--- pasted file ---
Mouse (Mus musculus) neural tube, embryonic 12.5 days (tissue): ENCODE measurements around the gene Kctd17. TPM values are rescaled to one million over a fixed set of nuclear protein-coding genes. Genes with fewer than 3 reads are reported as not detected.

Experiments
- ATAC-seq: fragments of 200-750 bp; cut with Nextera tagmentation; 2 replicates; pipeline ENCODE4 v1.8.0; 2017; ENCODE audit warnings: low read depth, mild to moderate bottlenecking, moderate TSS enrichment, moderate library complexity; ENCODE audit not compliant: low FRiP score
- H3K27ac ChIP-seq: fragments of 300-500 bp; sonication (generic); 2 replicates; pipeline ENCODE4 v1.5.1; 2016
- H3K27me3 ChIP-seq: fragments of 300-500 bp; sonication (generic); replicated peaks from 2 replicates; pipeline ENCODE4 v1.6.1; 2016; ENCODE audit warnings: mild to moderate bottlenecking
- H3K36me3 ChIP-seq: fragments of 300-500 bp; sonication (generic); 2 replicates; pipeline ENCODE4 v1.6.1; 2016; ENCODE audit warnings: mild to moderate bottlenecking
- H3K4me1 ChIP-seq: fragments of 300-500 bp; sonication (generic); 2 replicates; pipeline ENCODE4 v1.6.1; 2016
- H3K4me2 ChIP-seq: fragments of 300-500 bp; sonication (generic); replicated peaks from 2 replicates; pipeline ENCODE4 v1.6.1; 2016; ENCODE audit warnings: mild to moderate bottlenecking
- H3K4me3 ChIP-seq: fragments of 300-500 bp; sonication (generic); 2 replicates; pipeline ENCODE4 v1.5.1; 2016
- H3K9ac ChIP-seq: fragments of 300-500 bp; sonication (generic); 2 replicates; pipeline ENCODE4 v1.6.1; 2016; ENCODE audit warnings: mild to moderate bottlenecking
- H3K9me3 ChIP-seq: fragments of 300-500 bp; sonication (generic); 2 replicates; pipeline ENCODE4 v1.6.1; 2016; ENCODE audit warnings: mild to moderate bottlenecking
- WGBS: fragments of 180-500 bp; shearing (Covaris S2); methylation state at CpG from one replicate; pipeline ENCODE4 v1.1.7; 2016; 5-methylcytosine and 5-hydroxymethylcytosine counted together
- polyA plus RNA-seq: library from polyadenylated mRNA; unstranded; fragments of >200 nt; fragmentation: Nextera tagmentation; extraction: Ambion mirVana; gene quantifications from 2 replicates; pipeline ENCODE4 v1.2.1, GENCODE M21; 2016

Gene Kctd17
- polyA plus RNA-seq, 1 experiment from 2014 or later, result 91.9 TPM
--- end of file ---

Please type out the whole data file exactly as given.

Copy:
Mouse (Mus musculus) neural tube, embryonic 12.5 days (tissue): ENCODE measurements around the gene Kctd17. TPM values are rescaled to one million over a fixed set of nuclear protein-coding genes. Genes with fewer than 3 reads are reported as not detected.

Experiments
- ATAC-seq: fragments of 200-750 bp; cut with Nextera tagmentation; 2 replicates; pipeline ENCODE4 v1.8.0; 2017; ENCODE audit warnings: low read depth, mild to moderate bottlenecking, moderate TSS enrichment, moderate library complexity; ENCODE audit not compliant: low FRiP score
- H3K27ac ChIP-seq: fragments of 300-500 bp; sonication (generic); 2 replicates; pipeline ENCODE4 v1.5.1; 2016
- H3K27me3 ChIP-seq: fragments of 300-500 bp; sonication (generic); replicated peaks from 2 replicates; pipeline ENCODE4 v1.6.1; 2016; ENCODE audit warnings: mild to moderate bottlenecking
- H3K36me3 ChIP-seq: fragments of 300-500 bp; sonication (generic); 2 replicates; pipeline ENCODE4 v1.6.1; 2016; ENCODE audit warnings: mild to moderate bottlenecking
- H3K4me1 ChIP-seq: fragments of 300-500 bp; sonication (generic); 2 replicates; pipeline ENCODE4 v1.6.1; 2016
- H3K4me2 ChIP-seq: fragments of 300-500 bp; sonication (generic); replicated peaks from 2 replicates; pipeline ENCODE4 v1.6.1; 2016; ENCODE audit warnings: mild to moderate bottlenecking
- H3K4me3 ChIP-seq: fragments of 300-500 bp; sonication (generic); 2 replicates; pipeline ENCODE4 v1.5.1; 2016
- H3K9ac ChIP-seq: fragments of 300-500 bp; sonication (generic); 2 replicates; pipeline ENCODE4 v1.6.1; 2016; ENCODE audit warnings: mild to moderate bottlenecking
- H3K9me3 ChIP-seq: fragments of 300-500 bp; sonication (generic); 2 replicates; pipeline ENCODE4 v1.6.1; 2016; ENCODE audit warnings: mild to moderate bottlenecking
- WGBS: fragments of 180-500 bp; shearing (Covaris S2); methylation state at CpG from one replicate; pipeline ENCODE4 v1.1.7; 2016; 5-methylcytosine and 5-hydroxymethylcytosine counted together
- polyA plus RNA-seq: library from polyadenylated mRNA; unstranded; fragments of >200 nt; fragmentation: Nextera tagmentation; extraction: Ambion mirVana; gene quantifications from 2 replicates; pipeline ENCODE4 v1.2.1, GENCODE M21; 2016

Gene Kctd17
- polyA plus RNA-seq, 1 experiment from 2014 or later, result 91.9 TPM